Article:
Feminist Interrogations of Women's Head Hair Crown of Glory and Shame
Feminist scholarship has looked extensively at the perception of the body as a flexible construction of cultural and social dictates, but head hair has been often overlooked. Feminist Interrogations of Women's Head Hair brings new focus to this underrepresented topic through its intersections with contemporary socio-cultural contexts.
Scholars from a wide range of disciplines investigate private and public meanings associated with female head hair, problematising our assumptions about its role and implications in the 21st Century. Readers are invited to reflect on the use of hair in popular culture, such as children’s television and pop album artwork, as well as in work by women artists. Studies examine the lived experiences of women from a range of backgrounds and histories, including curly-haired women in Israel, African American women, and lesbians in France. Other essays interrogate the connotations of women’s head hair in relation to body image, religion, and aging.
Feminist Interrogations of Women's Head Hair brings together cultural discourses and the lived experiences of women, across time and place, to reveal the complex and ever-evolving significance of hair. It is an important contribution to the critical feminist thought in cultural studies, fashion studies, media studies, African American studies, queer theory, gerontology, psychology, and sociology.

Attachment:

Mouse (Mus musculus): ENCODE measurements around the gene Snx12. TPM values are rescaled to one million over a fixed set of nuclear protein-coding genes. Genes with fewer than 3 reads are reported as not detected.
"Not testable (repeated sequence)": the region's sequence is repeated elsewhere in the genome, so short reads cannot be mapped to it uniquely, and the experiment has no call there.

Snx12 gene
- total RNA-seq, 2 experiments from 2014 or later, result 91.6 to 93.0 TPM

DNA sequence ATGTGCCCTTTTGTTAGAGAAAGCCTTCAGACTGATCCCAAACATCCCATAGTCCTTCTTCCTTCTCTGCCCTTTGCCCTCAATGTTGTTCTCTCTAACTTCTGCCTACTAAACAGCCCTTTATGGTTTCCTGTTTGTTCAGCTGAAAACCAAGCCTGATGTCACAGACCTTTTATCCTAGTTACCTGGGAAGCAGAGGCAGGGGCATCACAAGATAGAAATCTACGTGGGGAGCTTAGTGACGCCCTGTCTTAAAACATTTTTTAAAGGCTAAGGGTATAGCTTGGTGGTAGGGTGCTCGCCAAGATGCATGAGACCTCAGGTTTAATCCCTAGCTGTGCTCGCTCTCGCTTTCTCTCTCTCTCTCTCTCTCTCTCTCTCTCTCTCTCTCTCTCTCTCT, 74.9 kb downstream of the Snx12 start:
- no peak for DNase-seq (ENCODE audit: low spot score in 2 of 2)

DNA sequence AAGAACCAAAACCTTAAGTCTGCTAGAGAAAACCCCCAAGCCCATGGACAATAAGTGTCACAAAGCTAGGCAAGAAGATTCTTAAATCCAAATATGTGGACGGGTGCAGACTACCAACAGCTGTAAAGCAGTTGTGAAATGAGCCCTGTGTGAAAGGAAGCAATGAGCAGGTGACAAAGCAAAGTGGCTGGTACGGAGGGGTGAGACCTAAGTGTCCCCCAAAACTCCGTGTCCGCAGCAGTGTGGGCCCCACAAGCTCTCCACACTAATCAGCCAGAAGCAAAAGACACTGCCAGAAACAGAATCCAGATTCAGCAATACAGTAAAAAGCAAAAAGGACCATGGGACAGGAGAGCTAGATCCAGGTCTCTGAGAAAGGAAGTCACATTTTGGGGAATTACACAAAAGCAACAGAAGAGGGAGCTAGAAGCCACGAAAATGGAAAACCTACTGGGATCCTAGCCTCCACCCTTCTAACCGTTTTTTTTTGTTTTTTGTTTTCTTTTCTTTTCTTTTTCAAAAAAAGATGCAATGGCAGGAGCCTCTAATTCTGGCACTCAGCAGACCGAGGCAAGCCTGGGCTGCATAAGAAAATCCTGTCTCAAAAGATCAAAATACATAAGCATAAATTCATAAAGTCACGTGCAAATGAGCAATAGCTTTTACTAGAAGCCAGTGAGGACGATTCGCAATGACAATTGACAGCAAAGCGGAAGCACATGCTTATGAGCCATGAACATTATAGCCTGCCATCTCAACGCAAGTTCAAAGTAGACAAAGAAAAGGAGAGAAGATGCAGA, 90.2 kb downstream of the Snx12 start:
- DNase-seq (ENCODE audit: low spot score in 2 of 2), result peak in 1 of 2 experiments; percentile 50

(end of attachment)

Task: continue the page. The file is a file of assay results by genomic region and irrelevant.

Introduction: Why hair? why women? Part I: Agency and Resistance Reified by Women's Hair Chapter 1: Fiery gingers: Redhead girls in children’s popular cultureChapter 2: Hair rites and wrongs: Tonsorial acts in the work of women artists Chapter 3: Samson the Hero in the new millennium: Hair donation, altruism, and feminine bravery Chapter 4: Hair as an indicator of liberation: Lesbian's biographical paths Chapter 5: "It won't go straight": Curly-haired women tell their stories Part II: Women's Hair as a Marker of Identity Chapter 6: Ages and stages: African American women and their lives through their hair Chapter 7: Hair and the "body-self" of women with body image despair and eating disorders Chapter 8: Women’s gray hair as an abomination of the body: Conceal and pass, or reveal and subvert Chapter 9: Women's gray hair in online discussions Part III: Women's Hair in a Consumerist Age Chapter 10: Black women’s hair politics impact on bodily health: A historical essay Chapter 11: Creative consumption of modesty: The wig in a Jewish Israeli Ultra-Orthodox community Chapter 12: Imagery of hair and identity in album covers: Beyoncé, Bjork, Madonna, and PJ Harvey